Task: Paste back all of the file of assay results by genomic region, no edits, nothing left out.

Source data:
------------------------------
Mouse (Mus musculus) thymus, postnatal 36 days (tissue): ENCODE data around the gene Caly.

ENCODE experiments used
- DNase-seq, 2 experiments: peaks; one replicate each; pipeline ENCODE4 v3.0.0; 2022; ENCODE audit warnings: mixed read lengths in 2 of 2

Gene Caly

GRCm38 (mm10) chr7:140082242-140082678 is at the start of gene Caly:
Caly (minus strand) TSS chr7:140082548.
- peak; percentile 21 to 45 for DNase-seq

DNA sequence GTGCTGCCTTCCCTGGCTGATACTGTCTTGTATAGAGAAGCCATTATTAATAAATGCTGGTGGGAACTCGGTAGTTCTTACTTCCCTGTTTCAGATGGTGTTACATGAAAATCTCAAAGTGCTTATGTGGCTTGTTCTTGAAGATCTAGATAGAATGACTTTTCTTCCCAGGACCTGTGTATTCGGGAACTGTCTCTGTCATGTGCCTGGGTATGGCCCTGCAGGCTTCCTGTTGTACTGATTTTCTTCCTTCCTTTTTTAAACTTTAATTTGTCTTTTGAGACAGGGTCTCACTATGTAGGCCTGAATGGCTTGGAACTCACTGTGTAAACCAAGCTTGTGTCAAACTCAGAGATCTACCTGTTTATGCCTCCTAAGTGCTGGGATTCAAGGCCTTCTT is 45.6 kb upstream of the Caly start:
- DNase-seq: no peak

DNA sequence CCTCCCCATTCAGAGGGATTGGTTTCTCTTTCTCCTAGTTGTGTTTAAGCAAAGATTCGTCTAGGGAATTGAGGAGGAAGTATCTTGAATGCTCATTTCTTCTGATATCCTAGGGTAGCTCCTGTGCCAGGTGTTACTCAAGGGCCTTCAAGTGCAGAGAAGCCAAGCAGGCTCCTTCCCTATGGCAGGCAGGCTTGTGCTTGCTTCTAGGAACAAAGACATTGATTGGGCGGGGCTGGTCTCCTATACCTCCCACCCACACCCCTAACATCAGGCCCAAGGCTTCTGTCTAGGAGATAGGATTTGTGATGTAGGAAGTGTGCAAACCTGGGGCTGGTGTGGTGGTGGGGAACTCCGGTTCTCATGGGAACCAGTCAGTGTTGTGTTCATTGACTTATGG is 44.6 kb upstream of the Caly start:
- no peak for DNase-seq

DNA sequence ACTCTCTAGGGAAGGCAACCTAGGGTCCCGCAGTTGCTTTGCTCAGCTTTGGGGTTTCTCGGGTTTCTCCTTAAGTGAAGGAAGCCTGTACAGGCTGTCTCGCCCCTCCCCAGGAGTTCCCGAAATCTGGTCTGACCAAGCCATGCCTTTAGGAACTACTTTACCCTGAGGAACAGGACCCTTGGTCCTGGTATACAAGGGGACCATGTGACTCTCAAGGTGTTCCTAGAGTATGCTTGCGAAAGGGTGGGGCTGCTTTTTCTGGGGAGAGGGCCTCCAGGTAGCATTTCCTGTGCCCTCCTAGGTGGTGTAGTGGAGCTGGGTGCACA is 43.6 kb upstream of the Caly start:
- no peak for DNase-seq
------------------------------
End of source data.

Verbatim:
Mouse (Mus musculus) thymus, postnatal 36 days (tissue): ENCODE data around the gene Caly.

ENCODE experiments used
- DNase-seq, 2 experiments: peaks; one replicate each; pipeline ENCODE4 v3.0.0; 2022; ENCODE audit warnings: mixed read lengths in 2 of 2

Gene Caly

GRCm38 (mm10) chr7:140082242-140082678 is at the start of gene Caly:
Caly (minus strand) TSS chr7:140082548.
- peak; percentile 21 to 45 for DNase-seq

DNA sequence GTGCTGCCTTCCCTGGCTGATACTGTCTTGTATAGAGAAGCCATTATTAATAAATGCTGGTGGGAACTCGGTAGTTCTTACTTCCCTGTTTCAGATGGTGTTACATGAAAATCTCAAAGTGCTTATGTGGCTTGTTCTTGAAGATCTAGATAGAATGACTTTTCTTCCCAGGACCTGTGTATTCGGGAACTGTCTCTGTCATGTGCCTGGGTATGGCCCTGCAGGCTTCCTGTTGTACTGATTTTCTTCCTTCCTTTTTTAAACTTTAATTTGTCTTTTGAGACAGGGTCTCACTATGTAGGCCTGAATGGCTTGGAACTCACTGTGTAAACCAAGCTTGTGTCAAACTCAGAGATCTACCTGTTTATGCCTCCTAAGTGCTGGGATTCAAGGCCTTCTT is 45.6 kb upstream of the Caly start:
- DNase-seq: no peak

DNA sequence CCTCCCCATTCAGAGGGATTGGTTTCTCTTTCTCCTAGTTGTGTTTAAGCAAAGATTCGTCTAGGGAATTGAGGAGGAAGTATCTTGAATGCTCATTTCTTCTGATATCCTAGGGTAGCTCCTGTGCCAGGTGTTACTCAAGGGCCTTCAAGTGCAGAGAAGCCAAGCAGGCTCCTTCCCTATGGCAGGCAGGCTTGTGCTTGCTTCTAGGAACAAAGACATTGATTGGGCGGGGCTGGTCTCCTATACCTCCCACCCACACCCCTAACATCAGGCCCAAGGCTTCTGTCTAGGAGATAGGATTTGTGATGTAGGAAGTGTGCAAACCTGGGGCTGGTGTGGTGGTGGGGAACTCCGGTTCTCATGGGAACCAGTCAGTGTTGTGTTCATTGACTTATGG is 44.6 kb upstream of the Caly start:
- no peak for DNase-seq

DNA sequence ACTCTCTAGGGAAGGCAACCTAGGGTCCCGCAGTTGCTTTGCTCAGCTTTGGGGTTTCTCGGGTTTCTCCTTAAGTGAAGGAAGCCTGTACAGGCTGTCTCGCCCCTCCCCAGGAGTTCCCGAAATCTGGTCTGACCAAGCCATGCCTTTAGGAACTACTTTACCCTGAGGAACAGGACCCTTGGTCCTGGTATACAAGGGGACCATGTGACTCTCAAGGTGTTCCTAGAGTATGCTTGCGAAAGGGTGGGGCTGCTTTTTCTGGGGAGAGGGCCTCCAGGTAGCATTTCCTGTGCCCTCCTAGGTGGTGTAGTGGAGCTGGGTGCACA is 43.6 kb upstream of the Caly start:
- no peak for DNase-seq